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Regarding my study of the history of suicide in medieval Scandinavia, among the most interesting points in medieval Scandinavian (Christian) martyrdom at this point is that a highly respected posthumous status, perhaps even sainthood, and long-lasting fame was achieved by death in battles where the Christian faith, and later also Christian kings, were defended. Violent death as well made many men a martyr (although it is good to remember that the system was not that democratic: you had to be a man of high rank, servants and poor people were less likely to achieve a venerated posthumous status). Sacrificing oneself for the Cross was a means to gain an everlasting fame.

Secondly, the points made above raise new questions. If the violent death of a martyr did offer a chance to enhance one’s own reputation and prominence – to show others what one was made of – and increased the power of the family, would the ideas of martyrdom and their internalization have increased the occurrences of voluntary death? From psychoanalytically oriented perspective, the connection between the mentality associated with martyrdom and destructive death drive, or the desire for nonexistence (on the concepts, see Lowental 1986) raises some questions as well.  The classic in the field of suicidology, Émile Durkheim’s Le Suicide (published originally 1897), has suggested that deliberateness and intentionality are not prerequisites of suicide. Following Durkheim’s definition of suicide, it is not required that a person  (consciously) wants to die.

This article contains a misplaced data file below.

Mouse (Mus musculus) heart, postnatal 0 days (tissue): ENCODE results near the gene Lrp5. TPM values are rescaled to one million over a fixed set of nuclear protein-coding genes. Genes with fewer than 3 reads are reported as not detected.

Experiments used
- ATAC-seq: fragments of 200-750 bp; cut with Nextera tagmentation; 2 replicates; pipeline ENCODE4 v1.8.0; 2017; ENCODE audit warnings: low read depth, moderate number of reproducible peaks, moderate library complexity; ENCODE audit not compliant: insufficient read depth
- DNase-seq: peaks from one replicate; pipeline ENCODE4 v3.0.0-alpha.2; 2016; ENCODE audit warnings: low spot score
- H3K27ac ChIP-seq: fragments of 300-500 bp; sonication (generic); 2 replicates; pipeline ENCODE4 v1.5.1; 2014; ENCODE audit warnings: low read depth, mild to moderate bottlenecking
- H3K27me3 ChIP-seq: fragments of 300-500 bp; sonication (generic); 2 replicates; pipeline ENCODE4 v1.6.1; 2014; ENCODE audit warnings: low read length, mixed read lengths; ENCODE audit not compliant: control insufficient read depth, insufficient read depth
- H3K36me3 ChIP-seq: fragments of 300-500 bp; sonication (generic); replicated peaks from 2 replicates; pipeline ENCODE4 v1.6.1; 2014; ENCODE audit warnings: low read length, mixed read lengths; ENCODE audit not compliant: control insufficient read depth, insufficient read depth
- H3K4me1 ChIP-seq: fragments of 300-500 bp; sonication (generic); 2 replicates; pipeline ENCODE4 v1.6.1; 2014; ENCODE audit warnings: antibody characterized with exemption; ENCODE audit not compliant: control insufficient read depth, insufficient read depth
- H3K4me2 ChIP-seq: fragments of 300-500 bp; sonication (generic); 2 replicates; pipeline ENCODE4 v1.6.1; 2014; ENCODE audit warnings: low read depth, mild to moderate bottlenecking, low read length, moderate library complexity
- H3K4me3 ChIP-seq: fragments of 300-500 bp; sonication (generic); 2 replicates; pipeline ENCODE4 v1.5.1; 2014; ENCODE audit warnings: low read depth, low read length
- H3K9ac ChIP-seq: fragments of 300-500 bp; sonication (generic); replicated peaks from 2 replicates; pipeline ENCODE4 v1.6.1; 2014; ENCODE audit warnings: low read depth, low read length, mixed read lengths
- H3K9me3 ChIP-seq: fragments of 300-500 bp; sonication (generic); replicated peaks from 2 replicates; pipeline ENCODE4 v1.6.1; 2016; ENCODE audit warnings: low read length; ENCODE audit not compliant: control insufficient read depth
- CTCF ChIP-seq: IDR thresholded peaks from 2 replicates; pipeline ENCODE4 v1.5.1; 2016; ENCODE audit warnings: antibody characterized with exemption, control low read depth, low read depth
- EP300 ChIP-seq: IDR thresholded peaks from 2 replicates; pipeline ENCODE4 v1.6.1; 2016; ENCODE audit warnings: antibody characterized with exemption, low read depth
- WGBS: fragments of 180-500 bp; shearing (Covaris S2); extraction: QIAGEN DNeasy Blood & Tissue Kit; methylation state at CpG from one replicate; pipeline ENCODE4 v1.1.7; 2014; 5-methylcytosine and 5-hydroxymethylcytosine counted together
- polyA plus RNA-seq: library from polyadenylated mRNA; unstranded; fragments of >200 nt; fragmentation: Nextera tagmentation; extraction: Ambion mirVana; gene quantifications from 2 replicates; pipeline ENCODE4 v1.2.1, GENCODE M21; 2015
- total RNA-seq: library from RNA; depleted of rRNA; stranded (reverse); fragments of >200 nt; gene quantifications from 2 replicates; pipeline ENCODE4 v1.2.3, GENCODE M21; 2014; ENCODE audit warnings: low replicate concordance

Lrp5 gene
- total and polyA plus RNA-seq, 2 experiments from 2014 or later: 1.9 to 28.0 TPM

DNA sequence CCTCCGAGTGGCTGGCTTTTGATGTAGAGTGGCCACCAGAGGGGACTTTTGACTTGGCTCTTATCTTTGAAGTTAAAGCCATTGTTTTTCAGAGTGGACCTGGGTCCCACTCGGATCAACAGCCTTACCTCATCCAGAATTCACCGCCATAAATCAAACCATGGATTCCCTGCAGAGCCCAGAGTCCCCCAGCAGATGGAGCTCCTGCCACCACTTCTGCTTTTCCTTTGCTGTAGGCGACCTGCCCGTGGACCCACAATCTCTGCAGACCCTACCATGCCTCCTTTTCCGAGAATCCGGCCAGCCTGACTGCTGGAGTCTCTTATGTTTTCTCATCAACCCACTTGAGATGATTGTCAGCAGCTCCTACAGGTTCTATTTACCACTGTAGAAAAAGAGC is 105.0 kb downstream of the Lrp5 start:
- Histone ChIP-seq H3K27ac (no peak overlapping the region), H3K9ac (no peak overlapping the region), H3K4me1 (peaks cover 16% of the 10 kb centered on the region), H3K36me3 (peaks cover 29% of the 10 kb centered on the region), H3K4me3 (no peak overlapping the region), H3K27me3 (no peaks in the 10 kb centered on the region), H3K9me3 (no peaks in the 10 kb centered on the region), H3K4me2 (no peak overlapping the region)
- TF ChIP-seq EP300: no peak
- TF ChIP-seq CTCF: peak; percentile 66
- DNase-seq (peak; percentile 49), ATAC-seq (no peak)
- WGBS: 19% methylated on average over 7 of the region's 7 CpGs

So, was the kind of military martyrdom described above a type of medieval autodestruction: a death that would be avoidable, such as dying in a car crash because of speeding, but considered in the medieval Scandinavian context a socially acceptable way of causing one’s own death, even if suicide as such was regarded as an unapprovable act? In other words, was it a socially acceptable suicide[2], which gained renown from the Church (and presumably also the Crown) and helped to escape the possible posthumous punishments that could be applied to suicides (e.g. burial outside the churchyard)? (On autodestruction, see Encyclopédie sur la mort; on thoughts of autodestruction by Emmanuel Todd, see also Hacking 2008.) These are some of the question I am working with at the moment.

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How to cite this page: Kanerva, Kirsi. “Martyrdom in medieval Scandinavia.” Suicide in Medieval Scandinavia: A research project, 15 June, 2017. < https://historyofmedievalsuicide.wordpress.com/2017/06/15/martyrdom-in-medieval-scandinavia/   >

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Works cited

DuBois, Thomas A. 2008. Introduction. Sanctity in the North. Saints, Lives, and Cults in Medieval Scandinavia, ed. Thomas A. DuBois. Toronto Old Norse-Icelandic Series 3. Toronto, Buffalo & London: University of Toronto Press, 3–28.